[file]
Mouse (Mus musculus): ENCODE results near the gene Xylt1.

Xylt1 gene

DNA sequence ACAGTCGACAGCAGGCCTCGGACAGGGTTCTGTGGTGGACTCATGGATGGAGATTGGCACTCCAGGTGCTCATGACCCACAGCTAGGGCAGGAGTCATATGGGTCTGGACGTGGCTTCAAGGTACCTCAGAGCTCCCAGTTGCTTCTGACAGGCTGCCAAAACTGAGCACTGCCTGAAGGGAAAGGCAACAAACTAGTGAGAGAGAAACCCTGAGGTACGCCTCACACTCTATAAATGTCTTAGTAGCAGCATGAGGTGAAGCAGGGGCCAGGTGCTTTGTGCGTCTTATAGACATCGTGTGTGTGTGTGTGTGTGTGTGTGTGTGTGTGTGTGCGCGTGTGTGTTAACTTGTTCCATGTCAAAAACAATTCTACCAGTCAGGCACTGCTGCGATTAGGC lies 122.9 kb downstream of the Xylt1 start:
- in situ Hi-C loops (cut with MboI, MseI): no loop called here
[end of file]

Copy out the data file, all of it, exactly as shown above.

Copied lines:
Mouse (Mus musculus): ENCODE results near the gene Xylt1.

Xylt1 gene

DNA sequence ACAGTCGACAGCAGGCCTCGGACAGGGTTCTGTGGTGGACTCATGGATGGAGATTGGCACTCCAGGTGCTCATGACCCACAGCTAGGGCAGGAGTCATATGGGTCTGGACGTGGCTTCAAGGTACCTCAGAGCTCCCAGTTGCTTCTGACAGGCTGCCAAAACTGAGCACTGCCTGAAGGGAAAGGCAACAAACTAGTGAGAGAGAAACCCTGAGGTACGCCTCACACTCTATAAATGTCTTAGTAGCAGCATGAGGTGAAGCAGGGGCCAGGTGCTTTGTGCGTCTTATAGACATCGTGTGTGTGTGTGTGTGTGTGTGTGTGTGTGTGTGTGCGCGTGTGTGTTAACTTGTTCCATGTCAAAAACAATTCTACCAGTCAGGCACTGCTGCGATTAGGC lies 122.9 kb downstream of the Xylt1 start:
- in situ Hi-C loops (cut with MboI, MseI): no loop called here